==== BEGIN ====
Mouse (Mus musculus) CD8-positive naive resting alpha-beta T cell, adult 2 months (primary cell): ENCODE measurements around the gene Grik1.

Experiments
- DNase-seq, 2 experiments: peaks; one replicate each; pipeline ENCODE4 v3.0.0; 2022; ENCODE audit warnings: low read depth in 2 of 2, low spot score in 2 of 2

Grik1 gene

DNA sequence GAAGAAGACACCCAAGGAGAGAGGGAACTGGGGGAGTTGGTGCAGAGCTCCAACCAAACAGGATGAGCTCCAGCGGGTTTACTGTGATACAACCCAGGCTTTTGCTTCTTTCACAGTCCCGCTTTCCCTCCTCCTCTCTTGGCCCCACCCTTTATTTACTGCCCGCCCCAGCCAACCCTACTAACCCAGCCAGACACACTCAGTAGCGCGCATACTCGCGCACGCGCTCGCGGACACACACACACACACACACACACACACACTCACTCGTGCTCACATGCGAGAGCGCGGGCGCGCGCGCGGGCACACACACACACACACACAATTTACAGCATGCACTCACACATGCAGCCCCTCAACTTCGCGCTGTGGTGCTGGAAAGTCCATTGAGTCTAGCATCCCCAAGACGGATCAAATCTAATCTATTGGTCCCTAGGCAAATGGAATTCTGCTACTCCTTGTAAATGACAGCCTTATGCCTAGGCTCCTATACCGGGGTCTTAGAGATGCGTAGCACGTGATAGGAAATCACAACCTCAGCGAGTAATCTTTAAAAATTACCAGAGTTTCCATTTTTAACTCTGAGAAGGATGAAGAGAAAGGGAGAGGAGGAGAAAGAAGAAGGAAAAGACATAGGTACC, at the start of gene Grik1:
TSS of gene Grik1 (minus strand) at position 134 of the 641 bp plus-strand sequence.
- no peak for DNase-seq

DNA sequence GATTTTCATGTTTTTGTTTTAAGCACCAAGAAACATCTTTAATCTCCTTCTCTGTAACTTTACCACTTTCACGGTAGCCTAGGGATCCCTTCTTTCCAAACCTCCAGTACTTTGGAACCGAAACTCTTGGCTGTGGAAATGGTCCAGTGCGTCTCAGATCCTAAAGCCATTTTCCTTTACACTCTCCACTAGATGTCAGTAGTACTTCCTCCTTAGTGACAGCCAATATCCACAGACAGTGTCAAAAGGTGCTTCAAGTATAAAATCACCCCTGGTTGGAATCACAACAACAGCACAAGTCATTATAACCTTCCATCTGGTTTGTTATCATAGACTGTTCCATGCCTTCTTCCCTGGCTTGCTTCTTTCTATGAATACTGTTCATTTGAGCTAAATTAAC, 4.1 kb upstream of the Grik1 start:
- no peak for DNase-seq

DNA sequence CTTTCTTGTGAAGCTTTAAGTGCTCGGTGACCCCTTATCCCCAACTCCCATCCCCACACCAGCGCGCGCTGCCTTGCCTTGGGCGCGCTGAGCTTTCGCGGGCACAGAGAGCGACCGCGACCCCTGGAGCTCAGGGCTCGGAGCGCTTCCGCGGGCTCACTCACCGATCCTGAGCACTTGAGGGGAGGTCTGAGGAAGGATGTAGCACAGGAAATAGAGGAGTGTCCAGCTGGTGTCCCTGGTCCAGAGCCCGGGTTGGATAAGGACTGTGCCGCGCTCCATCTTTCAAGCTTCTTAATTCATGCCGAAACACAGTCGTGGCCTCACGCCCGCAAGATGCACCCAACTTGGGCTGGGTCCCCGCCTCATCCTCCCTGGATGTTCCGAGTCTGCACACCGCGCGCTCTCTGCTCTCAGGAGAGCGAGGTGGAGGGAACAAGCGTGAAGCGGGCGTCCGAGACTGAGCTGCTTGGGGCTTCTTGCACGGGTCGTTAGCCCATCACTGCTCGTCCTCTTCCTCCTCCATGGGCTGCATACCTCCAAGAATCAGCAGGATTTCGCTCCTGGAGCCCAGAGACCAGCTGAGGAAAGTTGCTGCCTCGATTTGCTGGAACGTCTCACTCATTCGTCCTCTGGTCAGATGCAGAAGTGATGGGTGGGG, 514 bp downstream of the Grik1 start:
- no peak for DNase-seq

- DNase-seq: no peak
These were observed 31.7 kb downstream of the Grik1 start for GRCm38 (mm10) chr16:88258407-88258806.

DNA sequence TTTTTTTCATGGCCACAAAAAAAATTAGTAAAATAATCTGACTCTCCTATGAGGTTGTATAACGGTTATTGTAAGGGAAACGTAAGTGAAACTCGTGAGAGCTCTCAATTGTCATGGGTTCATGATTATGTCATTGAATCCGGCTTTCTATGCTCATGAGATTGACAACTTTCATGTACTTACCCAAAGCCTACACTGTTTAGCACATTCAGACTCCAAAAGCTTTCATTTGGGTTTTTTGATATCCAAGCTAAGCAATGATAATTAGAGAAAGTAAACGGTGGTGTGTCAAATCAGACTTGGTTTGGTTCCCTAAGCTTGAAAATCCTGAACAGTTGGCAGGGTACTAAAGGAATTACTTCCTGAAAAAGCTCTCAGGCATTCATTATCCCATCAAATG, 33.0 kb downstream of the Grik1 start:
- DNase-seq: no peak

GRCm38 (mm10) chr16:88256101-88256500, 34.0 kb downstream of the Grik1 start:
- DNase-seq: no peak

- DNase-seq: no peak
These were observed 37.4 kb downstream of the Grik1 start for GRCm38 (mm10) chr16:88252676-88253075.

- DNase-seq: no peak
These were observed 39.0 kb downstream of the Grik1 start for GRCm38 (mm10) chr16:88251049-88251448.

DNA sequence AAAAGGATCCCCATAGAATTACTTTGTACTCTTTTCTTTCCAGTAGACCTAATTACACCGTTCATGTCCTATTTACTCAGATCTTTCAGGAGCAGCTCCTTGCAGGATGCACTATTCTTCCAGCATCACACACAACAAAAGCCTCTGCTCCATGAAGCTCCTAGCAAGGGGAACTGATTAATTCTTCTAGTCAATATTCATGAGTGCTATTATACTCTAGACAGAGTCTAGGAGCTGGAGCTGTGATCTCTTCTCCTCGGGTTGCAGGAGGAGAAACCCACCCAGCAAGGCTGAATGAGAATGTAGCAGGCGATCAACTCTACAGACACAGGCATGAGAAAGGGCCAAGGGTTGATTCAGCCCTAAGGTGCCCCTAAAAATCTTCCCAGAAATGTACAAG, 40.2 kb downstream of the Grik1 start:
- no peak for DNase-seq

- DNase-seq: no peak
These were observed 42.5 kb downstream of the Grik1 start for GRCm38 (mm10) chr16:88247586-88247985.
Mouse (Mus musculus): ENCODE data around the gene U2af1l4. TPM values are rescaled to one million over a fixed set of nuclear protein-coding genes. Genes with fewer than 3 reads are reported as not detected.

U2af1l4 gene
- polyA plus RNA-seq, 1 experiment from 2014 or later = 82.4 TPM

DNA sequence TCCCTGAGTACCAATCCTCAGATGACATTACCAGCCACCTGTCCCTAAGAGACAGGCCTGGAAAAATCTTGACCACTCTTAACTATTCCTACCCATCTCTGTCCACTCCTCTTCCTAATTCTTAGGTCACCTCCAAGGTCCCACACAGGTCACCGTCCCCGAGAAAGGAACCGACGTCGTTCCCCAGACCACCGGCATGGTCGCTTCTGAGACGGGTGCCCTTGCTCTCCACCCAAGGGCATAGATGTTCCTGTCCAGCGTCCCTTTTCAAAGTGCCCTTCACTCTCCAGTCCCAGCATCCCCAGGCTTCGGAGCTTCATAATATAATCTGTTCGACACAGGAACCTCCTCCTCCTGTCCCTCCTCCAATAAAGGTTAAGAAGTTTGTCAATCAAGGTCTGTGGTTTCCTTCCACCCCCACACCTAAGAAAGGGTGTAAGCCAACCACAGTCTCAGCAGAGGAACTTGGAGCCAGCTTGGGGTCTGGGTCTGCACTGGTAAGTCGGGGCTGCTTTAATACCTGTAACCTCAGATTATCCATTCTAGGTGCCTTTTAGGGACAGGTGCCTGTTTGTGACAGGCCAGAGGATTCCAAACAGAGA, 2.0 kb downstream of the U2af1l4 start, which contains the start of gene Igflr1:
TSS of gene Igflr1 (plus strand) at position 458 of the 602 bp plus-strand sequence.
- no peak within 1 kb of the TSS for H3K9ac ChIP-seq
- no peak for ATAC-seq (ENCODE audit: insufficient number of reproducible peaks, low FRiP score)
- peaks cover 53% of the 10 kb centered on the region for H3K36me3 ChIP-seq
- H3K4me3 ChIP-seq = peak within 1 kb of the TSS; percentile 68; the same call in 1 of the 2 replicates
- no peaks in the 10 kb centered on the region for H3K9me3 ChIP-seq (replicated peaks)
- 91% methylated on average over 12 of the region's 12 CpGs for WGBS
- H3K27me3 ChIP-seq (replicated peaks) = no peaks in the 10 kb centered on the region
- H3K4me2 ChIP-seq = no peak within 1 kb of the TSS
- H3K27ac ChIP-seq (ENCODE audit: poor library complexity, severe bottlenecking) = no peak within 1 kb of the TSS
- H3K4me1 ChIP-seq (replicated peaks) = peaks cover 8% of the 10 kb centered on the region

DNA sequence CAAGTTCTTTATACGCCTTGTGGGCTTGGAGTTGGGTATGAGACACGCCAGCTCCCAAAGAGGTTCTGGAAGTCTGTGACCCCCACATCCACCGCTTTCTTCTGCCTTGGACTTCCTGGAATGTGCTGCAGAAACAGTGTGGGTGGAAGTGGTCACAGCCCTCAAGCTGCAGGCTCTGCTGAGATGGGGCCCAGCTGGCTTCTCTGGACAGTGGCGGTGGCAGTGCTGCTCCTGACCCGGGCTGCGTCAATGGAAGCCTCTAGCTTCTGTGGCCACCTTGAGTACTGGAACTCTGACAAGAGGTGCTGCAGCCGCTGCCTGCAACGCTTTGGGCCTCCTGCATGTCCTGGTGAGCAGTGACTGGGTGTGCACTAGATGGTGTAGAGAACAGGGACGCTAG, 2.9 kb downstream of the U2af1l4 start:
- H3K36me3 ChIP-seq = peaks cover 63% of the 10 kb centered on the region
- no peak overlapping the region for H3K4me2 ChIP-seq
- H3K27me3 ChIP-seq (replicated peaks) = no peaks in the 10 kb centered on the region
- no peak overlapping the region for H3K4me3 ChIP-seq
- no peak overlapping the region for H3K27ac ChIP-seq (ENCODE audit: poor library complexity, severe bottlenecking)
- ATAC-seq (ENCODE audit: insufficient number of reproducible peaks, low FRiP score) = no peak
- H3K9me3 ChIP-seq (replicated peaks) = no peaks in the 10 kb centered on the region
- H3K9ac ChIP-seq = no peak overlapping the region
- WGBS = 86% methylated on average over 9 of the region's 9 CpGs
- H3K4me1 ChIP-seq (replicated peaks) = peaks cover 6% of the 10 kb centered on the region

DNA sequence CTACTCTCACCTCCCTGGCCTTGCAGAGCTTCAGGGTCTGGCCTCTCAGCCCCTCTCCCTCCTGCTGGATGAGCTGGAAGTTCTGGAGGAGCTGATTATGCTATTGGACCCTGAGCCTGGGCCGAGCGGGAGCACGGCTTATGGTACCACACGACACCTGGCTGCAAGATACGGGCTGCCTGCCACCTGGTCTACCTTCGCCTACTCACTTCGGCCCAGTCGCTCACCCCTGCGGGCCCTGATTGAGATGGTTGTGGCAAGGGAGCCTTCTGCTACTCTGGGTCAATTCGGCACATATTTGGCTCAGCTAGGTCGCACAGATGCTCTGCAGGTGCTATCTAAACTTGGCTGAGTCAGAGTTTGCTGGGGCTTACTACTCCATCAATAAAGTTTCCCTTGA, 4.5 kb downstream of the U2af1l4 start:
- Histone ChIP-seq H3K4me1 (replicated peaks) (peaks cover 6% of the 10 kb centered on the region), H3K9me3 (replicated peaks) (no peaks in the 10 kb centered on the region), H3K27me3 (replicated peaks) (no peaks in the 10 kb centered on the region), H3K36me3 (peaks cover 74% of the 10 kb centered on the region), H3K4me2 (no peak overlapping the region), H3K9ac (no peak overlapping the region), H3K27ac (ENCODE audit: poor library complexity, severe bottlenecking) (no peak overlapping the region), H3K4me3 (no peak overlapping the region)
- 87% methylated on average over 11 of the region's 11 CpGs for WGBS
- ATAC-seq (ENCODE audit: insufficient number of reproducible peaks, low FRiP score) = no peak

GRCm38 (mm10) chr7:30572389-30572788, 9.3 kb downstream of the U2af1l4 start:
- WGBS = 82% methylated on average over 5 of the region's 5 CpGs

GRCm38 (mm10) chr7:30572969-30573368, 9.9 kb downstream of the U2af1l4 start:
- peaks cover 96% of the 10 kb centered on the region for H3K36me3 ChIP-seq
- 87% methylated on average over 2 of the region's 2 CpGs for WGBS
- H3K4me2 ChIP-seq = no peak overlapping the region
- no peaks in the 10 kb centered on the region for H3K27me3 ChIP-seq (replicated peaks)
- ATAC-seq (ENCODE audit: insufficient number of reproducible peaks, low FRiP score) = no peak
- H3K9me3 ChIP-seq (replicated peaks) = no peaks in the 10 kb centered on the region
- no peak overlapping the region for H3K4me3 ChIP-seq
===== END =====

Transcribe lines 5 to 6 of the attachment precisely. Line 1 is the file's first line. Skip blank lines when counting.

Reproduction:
DNA sequence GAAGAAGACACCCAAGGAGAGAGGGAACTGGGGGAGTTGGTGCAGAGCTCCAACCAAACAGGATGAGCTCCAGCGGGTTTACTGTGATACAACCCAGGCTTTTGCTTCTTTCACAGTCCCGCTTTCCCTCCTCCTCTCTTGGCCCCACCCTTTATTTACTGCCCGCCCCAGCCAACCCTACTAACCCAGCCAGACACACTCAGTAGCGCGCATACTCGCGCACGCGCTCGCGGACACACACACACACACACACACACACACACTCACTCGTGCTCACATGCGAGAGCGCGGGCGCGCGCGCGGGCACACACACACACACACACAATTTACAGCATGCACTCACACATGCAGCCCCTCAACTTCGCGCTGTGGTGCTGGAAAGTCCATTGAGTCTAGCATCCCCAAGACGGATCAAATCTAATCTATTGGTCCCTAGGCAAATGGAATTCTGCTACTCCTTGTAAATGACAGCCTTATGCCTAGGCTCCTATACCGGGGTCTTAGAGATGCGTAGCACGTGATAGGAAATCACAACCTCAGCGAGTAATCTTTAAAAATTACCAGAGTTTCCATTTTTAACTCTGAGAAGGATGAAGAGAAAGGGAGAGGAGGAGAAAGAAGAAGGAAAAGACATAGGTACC, at the start of gene Grik1:
TSS of gene Grik1 (minus strand) at position 134 of the 641 bp plus-strand sequence.